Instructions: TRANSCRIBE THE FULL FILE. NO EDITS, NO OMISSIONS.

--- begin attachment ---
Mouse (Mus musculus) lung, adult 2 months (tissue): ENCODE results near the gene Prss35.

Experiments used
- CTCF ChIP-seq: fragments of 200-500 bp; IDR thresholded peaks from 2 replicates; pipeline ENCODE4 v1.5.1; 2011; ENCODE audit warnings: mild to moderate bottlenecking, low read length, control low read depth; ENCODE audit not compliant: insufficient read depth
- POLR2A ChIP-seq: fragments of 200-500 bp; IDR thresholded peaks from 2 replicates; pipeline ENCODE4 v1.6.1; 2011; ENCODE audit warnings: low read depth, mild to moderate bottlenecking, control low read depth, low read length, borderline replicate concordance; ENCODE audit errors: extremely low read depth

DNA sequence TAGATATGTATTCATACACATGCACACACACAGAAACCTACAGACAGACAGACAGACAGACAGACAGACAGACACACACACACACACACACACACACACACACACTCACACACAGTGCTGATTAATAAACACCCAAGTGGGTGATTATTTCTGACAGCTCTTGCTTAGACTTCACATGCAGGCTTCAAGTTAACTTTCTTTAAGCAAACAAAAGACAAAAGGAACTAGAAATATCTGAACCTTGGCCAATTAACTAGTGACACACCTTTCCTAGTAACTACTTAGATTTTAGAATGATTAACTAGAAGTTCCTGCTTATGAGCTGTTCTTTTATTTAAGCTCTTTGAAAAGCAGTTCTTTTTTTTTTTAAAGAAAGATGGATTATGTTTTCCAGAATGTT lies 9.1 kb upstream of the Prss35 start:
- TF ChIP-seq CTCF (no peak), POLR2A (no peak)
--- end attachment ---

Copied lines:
Mouse (Mus musculus) lung, adult 2 months (tissue): ENCODE results near the gene Prss35.

Experiments used
- CTCF ChIP-seq: fragments of 200-500 bp; IDR thresholded peaks from 2 replicates; pipeline ENCODE4 v1.5.1; 2011; ENCODE audit warnings: mild to moderate bottlenecking, low read length, control low read depth; ENCODE audit not compliant: insufficient read depth
- POLR2A ChIP-seq: fragments of 200-500 bp; IDR thresholded peaks from 2 replicates; pipeline ENCODE4 v1.6.1; 2011; ENCODE audit warnings: low read depth, mild to moderate bottlenecking, control low read depth, low read length, borderline replicate concordance; ENCODE audit errors: extremely low read depth

DNA sequence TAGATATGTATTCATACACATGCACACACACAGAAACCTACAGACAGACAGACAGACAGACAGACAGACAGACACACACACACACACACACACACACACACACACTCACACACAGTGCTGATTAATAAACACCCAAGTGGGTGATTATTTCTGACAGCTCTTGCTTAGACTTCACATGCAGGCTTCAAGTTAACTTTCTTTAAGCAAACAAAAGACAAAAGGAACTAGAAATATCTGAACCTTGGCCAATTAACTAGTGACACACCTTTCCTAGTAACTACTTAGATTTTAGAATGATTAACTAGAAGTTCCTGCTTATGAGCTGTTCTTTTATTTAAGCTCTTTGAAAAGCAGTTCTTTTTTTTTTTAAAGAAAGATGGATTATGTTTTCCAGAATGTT lies 9.1 kb upstream of the Prss35 start:
- TF ChIP-seq CTCF (no peak), POLR2A (no peak)